Veal is a high quality, nutritious and flavourful red meat. It’s a lot like beef in many ways – both types of meat come from cattle and the animals are raised in similar ways on family farms in Ontario. The big difference lies in the breed of the cattle.

The male offspring of dairy cows are called bulls. Male calves can’t produce milk so they are raised for meat instead, just like beef cattle. It’s part of how farmers contribute to the circular economy concept in food production: everything that is produced has a purpose and nothing is wasted.

Ontario and Quebec are the largest Canadian producers of veal because they also have the greatest number of dairy farms. Holsteins are the most common breed of veal cattle. They grow quickly, are well-muscled, and very lean.

Grain-fed veal cattle are raised on a mainly milk-based diet until they’re six to eight weeks old, before transitioning to a balanced ration based on grain and pellets made of protein, vitamins, and minerals, and a small amount of fibre. They reach market weight around 340 kg (750 lbs.).

Milk-fed veal cattle are raised mainly on a milk-based diet, with some grain and fibre included in the ration. They’re ready for market once they weigh approximately 250 kg (550 lbs.).

Although their diet is different, both milk-fed and grain-fed veal cattle receive the same quality of care and attention to their health and welfare.

Veal cattle are raised in groups with other veal cattle of a similar size and age. They are housed in well-ventilated barns, and are bedded with straw or wood shavings so they stay clean, dry, and comfortable. Research is ongoing into many aspects of veal production, especially health and welfare of the animals.

VFO is delighted to partner with Farm and Food Care Ontario to open the doors to an Ontario veal farm for a 360° virtual tour that explains how veal cattle are fed and cared for. Veal farmers are proud of what we do! Visit a grain-fed veal farm here.

  • Veal cattle welfare and the humane treatment of animals Dealers

    Veal cattle health and welfare is a top priority for veal farmers, and they take that responsibility seriously. Canada’s national Code of Practice for the Care and Handling of Veal Cattle (the Code) is the standard of responsible care for veal cattle in Canada, based on the latest research and understanding of veal cattle behaviour and welfare. The Code spells out what farmers need to do to ensure veal cattle are healthy, safe, and well-cared for, able to express normal behaviour, and experience freedom from hunger, thirst, discomfort, pain, injury, disease, fear, and distress. More information is available at bit.ly/vealcode.

    Farmers work closely with veterinarians to make sure veal cattle are healthy and productive. Veterinarians are very knowledgeable about production practices, health, and welfare and can advise farmers about the best treatment and care their animals need.

    There are also very specific rules that farmers must follow when it comes to handling and transporting veal cattle. The Canadian Food Inspection Agency (CFIA) oversees these regulations, which cover everything from weather and maximum travel times to adequate space, access to food and water, and how to deal with animals that are considered compromised or unfit for transport.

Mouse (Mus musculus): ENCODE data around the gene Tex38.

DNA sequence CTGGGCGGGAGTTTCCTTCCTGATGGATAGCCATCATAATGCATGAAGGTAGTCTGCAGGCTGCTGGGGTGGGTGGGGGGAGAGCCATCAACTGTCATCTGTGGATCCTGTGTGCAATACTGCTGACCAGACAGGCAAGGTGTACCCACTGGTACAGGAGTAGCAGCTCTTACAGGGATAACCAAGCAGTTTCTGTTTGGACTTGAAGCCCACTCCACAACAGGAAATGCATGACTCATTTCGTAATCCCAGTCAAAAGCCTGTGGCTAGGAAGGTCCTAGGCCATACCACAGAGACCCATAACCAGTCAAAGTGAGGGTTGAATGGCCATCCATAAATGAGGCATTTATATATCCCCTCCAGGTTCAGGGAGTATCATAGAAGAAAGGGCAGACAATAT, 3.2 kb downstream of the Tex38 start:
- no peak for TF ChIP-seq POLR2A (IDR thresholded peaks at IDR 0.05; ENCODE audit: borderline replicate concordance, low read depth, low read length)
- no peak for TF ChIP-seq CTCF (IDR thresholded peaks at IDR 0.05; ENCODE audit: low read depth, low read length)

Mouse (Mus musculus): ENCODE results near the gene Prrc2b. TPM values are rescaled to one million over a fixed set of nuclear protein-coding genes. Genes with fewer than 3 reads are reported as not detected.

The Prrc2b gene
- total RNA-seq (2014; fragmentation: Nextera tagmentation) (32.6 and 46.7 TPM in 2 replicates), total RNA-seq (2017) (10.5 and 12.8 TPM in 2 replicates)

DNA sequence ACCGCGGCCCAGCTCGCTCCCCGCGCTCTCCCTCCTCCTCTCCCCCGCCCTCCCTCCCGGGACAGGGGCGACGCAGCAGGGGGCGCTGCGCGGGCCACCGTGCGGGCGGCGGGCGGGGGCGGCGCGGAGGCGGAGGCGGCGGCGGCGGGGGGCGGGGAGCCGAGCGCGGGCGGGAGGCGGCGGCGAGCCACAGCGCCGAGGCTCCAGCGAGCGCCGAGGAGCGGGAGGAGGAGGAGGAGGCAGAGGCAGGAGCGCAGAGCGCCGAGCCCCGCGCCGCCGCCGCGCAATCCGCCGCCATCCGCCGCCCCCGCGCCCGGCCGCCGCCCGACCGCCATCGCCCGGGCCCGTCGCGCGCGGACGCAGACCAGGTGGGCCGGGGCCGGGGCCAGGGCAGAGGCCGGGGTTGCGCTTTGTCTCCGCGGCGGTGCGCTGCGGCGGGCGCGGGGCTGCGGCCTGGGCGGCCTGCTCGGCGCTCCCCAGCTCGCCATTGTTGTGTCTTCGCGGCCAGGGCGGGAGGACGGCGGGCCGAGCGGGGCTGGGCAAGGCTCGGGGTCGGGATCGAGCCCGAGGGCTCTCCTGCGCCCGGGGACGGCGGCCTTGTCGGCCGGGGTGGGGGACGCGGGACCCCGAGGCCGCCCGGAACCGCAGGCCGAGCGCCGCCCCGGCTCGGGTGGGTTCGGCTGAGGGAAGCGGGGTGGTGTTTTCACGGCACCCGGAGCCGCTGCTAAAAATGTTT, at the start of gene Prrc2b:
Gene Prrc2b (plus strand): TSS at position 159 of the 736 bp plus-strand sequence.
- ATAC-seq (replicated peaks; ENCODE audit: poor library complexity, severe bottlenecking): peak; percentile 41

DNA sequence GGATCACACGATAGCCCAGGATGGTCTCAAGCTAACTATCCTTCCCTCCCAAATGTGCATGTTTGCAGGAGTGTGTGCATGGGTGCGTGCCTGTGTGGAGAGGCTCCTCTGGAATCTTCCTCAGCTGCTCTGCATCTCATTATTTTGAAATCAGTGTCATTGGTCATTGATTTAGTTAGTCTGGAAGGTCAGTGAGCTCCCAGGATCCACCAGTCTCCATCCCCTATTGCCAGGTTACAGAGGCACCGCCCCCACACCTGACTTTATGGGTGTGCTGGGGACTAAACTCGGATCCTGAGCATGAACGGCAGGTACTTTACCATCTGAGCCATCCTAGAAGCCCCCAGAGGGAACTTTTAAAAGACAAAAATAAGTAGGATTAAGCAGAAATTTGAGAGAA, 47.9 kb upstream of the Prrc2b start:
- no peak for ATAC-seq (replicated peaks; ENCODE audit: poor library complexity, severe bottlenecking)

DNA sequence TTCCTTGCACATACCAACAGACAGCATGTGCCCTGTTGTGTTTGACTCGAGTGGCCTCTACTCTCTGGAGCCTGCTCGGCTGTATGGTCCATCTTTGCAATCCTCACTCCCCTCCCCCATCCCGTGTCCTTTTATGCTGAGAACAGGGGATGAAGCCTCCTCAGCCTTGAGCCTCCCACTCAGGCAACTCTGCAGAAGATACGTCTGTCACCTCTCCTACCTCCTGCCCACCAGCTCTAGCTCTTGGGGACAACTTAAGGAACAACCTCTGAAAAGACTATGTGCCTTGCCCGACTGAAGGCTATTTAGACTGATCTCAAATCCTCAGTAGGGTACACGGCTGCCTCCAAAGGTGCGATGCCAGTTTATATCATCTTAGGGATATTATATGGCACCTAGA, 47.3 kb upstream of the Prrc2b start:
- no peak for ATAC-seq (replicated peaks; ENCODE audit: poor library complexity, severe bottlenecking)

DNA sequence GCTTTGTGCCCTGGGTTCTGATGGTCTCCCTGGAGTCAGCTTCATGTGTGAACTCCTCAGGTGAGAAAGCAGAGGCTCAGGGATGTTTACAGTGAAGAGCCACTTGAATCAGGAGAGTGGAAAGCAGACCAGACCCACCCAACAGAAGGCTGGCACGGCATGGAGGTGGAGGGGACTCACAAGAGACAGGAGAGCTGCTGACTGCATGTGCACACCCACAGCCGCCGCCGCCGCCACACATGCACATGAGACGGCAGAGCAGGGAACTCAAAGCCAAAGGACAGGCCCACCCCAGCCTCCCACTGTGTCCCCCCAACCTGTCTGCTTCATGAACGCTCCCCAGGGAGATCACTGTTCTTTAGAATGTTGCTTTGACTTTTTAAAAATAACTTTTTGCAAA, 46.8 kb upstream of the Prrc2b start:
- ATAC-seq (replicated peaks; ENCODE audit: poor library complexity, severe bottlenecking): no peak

• More about life on the farm Dealers

    Once they are old enough, male calves leave the dairy farm. Why, you might ask? Dairy farms specialize in milk production, not raising animals for meat, so male calves are moved to veal farms that focus on raising animals for meat. Veal farmers buy animals from many different dairy farms, so they take special steps to protect them from getting sick when they first come onto the farm, like vaccinating them against different diseases.

    Although many veal cattle are placed into group pens right away, some live in individual covered outdoor pens called hutches or in individual pens inside the barn for the first few weeks of their lives. This is to keep them from being exposed to any illnesses that other cattle might have and give their immune systems a chance to develop. They are fed milk replacer, which is milk powder mixed with water and contains a balanced diet of protein, fat, carbohydrates, minerals and vitamins. They are also given water and calf starter, which is a solid feed fed to calves to help them transition away from milk and support their healthy gut development.

    Once veal cattle leave their individual pens, they are moved into barns where they live in group pens bedded with straw or wood shavings together with other veal cattle of the same size and age. This is to make sure they all have equal access to feed and water, as well as given them opportunities to socialize or interact with other cattle. They eat a high energy diet of mainly grains like corn, feed pellets that are made of protein, vitamins and minerals, and a small amount of daily fibre. Professional livestock nutritionists work with farmers make sure their veal cattle are fed a healthy, balanced diet.

  • Veal cattle welfare and the humane treatment of animals Dealers

    Veal cattle health and welfare is a top priority for veal farmers, and they take that responsibility seriously. Canada’s national Code of Practice for the Care and Handling of Veal Cattle (the Code) is the standard of responsible care for veal cattle in Canada, based on the latest research and understanding of veal cattle behaviour and welfare. The Code spells out what farmers need to do to ensure veal cattle are healthy, safe, and well-cared for, able to express normal behaviour, and experience freedom from hunger, thirst, discomfort, pain, injury, disease, fear, and distress. More information is available at bit.ly/vealcode.